There’s a saying in West Texas: when Juarez sneezes, El Paso catches a cold. These two cities are inextricably tied by region and by culture. And it’s been that way for centuries—sister cities divided only by the border fence and the Rio Grande.
It’s this relationship that some in El Paso see as being strained by a new law known as Senate Bill 4 (SB 4). It’s been called Texas’ “sanctuary cities” law, and it takes effect on September 1. SB 4 will require police officers to perform some duties once reserved for U.S. Immigration and Customs Enforcement (ICE) agents. Some in El Paso’s law enforcement community have expressed concern that this will make it harder for police to do their job. Many local government officials agree, even taking it a step further by saying that SB 4 threatens the social fabric of this border community. So the county of El Paso is pushing back on state lawmakers and Texas governor Greg Abbott by filing a lawsuit against the state in opposition to SB 4.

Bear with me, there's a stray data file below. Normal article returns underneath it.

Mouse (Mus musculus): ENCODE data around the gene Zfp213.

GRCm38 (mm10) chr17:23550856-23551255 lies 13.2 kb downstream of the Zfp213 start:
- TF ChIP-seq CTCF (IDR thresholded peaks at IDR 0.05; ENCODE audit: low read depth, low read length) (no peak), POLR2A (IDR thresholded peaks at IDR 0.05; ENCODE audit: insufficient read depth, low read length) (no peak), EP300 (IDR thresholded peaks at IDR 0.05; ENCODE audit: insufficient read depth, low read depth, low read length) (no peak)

We wanted to find out: why do some in El Paso oppose SB 4?
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